The following script is from "McCullough, Part Two" which aired on Nov. 11, 2012. Morley Safer is the correspondent. David Browning, producer.
As the post-election cheers die down or, depending on your politics, the post-election blues set in, we'd like to divert your attention, take you back to a time when this country was just becoming a country.
In the second part of our profile of the historian David McCullough which began last week, we go with him to Paris, the destination back in the 19th century for a host of young Americans, eager to learn from what was then the most important city in the world.
France was the cradle of the modern idea of democracy. French troops were vital to America's victory in the War of Independence and Paris led the world in science, medicine and the arts. And as McCullough has written, the city was irresistible to the new citizens of a new nation.
David McCullough: They came here in the droves. They were here in order to improve themselves and to go home and thereby improve their country.
They were the first wave of innocents abroad, who began arriving in Paris just 50 years after Independence. Writers, artists, medical students.
David McCullough: They couldn't quite adjust to how old everything is. When they were looking at Notre Dame they were looking at a building that was begun before Columbus ever sailed.
Paris had grand boulevards. Breathtaking parks. Great universities. All the things young America didn't have.
Morley Safer: Was there even an art museum in the United States?
David McCullough: No. No art museum in the United States, none.
So in 1830, an artist named Samuel Morse came to study the treasures of the Louvre. His painting of what he saw there is a masterwork. But Morse had other talents as well. While in Paris, he dreamed up the idea for the telegraph, as revolutionary in its day as the Internet is in ours.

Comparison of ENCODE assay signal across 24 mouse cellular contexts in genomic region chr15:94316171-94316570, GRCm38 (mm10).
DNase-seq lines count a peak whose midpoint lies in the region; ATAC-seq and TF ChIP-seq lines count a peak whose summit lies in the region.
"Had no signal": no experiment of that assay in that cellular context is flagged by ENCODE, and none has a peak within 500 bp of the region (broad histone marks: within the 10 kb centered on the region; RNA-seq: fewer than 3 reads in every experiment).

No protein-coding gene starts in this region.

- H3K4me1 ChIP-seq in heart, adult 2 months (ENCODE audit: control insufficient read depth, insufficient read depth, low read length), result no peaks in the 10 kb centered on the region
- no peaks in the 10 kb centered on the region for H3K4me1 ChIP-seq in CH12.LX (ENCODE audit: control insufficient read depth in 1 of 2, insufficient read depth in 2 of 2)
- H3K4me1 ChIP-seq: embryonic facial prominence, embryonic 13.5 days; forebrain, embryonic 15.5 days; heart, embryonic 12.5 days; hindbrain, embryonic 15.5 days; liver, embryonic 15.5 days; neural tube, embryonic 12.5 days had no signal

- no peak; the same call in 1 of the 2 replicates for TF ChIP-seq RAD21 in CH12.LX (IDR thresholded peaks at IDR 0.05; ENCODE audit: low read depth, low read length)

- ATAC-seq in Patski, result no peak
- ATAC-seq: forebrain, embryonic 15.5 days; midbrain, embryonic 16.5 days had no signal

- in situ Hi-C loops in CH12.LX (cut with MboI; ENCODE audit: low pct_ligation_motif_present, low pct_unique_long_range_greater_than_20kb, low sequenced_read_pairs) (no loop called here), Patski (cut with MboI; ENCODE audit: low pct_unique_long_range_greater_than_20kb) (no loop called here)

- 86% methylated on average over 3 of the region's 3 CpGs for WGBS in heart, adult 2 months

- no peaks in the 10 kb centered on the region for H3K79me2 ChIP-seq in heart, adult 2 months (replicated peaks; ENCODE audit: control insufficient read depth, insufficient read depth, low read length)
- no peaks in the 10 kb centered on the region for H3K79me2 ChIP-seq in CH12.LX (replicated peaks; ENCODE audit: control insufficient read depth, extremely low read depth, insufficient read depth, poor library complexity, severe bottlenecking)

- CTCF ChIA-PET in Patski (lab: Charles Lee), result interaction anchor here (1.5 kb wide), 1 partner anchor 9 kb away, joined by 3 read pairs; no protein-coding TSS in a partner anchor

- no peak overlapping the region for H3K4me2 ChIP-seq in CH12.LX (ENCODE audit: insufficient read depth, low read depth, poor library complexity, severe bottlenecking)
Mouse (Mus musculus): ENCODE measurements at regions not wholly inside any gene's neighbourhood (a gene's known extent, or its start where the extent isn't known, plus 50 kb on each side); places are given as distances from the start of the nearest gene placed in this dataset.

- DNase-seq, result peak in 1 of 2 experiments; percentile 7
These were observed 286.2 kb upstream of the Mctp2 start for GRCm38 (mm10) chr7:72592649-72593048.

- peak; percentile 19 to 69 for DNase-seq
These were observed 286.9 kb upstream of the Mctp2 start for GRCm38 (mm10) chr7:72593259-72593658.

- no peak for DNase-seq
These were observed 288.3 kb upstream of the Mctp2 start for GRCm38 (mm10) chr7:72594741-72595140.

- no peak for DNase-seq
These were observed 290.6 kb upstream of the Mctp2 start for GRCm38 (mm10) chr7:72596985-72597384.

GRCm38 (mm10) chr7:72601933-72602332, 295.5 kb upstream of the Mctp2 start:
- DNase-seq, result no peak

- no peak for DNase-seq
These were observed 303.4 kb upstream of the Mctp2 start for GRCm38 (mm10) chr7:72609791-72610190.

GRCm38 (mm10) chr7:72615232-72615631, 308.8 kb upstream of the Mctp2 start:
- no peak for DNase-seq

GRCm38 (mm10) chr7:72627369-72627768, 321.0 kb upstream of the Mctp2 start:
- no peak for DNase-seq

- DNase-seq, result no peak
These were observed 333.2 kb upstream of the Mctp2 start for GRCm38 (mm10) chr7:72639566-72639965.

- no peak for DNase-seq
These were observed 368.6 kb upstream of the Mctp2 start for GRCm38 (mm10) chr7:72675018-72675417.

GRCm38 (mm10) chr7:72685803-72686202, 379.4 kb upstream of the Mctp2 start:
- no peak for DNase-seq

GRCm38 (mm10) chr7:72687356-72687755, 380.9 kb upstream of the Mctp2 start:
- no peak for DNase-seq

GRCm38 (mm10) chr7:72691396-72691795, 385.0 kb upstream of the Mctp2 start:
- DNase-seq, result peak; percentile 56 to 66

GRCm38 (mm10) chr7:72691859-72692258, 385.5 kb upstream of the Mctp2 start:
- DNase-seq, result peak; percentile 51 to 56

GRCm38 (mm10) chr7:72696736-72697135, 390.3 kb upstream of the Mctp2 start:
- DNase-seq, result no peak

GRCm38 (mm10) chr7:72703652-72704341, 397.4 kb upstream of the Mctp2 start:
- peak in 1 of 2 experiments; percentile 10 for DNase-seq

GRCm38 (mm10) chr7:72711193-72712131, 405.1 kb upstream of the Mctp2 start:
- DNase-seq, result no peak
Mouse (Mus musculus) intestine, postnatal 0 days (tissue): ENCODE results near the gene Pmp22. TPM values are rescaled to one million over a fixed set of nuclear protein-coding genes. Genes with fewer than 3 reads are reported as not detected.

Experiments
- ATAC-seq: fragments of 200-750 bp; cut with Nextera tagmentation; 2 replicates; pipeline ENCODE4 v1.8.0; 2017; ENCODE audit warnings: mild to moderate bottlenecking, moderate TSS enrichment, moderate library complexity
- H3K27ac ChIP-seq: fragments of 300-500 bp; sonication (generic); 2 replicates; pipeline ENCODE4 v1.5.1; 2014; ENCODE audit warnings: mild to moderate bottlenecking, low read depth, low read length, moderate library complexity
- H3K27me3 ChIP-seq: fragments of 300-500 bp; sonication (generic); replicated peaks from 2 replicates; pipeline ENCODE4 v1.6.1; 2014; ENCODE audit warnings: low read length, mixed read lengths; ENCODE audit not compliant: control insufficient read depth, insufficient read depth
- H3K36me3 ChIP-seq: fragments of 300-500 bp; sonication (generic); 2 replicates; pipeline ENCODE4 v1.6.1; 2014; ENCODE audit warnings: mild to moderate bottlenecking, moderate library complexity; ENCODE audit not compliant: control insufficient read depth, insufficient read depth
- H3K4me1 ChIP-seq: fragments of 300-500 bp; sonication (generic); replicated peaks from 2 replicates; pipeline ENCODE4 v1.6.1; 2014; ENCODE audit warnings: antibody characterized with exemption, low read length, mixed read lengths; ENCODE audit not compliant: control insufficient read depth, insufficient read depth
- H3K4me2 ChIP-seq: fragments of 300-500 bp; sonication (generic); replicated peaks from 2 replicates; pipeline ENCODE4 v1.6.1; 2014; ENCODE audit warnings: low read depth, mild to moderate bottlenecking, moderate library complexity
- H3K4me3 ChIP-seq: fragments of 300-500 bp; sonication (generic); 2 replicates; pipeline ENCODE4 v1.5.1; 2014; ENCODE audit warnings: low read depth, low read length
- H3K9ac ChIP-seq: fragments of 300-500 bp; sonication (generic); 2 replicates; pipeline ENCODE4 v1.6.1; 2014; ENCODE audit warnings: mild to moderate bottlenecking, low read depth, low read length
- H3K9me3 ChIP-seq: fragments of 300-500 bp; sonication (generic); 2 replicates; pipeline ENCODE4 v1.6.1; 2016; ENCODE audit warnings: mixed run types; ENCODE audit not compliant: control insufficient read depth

David McCullough: He developed not only the telegraphic system, but what we call the Morse code, which was essential.
Morse later met Louis Daguerre, the father of photography as we know it. Daguerre showed him this picture, a Paris street scene from 1836: the first photographic image of a human being: a man getting his boots polished. Morse was astonished, and with Daguerre's blessing, brought photography to America.
David McCullough: So one man, having spent time here, brought home not only a stunning work of art, an American masterpiece, but the idea for the telegraph and the idea for photography.
Others would bring back new ideas in art, architecture and medicine. In 1871, Mary Putnam became the first American woman to graduate from medical school in Paris. Artists drew inspiration from the city's magnificent Luxembourg gardens, irresistible to anyone with a passion for art, including our tour guide.
[Morley Safer: You got it.]
133 years ago, at nearly the same spot, the young American John Singer Sargent painted the gardens in one of his early masterpieces: a couple out for a stroll at twilight.
David McCullough: There's something magical about this place. I think it's the bridges. I do. There's something about -
Morley Safer: You and your bridges.